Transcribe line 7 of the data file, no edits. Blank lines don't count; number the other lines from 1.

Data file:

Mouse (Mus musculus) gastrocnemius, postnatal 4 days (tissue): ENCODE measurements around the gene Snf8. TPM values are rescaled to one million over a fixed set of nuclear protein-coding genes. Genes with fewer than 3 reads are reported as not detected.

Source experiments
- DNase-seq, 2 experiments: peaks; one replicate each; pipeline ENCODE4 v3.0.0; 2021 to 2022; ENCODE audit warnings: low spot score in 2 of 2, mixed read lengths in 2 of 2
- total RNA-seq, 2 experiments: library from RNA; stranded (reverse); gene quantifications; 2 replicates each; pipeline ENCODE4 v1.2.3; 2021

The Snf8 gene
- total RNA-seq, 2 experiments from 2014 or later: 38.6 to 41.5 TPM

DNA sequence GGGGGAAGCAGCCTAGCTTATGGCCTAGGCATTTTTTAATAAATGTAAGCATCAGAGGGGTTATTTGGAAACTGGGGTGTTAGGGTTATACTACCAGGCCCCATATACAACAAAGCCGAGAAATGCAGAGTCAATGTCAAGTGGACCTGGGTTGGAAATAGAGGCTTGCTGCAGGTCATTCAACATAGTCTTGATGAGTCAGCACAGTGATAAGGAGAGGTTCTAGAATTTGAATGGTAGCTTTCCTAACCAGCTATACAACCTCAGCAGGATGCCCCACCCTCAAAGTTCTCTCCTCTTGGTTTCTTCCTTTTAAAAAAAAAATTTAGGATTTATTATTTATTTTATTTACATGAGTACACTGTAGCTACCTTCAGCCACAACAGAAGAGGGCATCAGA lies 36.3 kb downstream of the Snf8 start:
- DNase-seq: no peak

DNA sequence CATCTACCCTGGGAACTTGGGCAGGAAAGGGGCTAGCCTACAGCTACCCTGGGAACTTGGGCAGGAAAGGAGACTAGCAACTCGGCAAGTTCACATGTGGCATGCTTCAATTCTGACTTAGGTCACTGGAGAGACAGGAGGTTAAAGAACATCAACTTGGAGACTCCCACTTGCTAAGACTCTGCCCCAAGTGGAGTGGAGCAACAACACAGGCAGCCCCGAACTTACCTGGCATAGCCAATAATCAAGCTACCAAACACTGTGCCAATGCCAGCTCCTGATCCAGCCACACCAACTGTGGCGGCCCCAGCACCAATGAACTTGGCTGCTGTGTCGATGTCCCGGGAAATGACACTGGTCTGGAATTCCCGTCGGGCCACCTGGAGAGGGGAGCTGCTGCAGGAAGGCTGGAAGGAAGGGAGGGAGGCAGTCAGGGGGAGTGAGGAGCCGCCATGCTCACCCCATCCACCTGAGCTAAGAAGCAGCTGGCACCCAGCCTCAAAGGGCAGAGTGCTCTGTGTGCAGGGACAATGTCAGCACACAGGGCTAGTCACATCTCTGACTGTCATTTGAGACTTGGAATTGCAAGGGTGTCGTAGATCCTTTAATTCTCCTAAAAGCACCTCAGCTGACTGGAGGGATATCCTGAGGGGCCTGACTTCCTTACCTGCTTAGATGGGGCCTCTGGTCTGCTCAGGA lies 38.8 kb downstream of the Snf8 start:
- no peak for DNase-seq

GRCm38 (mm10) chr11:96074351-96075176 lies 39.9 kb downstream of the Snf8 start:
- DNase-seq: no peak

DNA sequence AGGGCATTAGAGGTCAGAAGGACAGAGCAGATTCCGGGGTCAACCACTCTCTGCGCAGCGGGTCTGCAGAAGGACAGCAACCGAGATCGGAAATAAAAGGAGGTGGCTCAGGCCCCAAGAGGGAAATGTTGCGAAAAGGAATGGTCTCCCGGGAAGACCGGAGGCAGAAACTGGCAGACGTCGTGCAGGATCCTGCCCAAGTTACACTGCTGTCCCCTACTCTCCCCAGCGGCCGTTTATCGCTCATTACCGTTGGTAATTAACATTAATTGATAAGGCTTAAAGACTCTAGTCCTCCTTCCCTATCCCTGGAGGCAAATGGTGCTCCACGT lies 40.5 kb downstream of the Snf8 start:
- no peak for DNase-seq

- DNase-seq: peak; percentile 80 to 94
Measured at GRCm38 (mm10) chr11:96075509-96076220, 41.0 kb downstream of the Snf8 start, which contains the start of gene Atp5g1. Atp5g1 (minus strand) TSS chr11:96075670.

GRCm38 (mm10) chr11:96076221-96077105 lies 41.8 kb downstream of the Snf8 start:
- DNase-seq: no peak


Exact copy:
DNA sequence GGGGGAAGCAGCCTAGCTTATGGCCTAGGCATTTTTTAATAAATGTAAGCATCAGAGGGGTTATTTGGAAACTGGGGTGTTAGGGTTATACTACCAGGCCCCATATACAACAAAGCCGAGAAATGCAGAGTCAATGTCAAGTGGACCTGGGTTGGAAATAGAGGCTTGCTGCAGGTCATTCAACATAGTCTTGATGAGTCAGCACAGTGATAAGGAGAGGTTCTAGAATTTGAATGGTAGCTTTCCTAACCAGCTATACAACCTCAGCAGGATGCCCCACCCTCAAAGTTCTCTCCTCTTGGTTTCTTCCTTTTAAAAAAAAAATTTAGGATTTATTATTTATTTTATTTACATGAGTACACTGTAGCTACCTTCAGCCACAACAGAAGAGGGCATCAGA lies 36.3 kb downstream of the Snf8 start: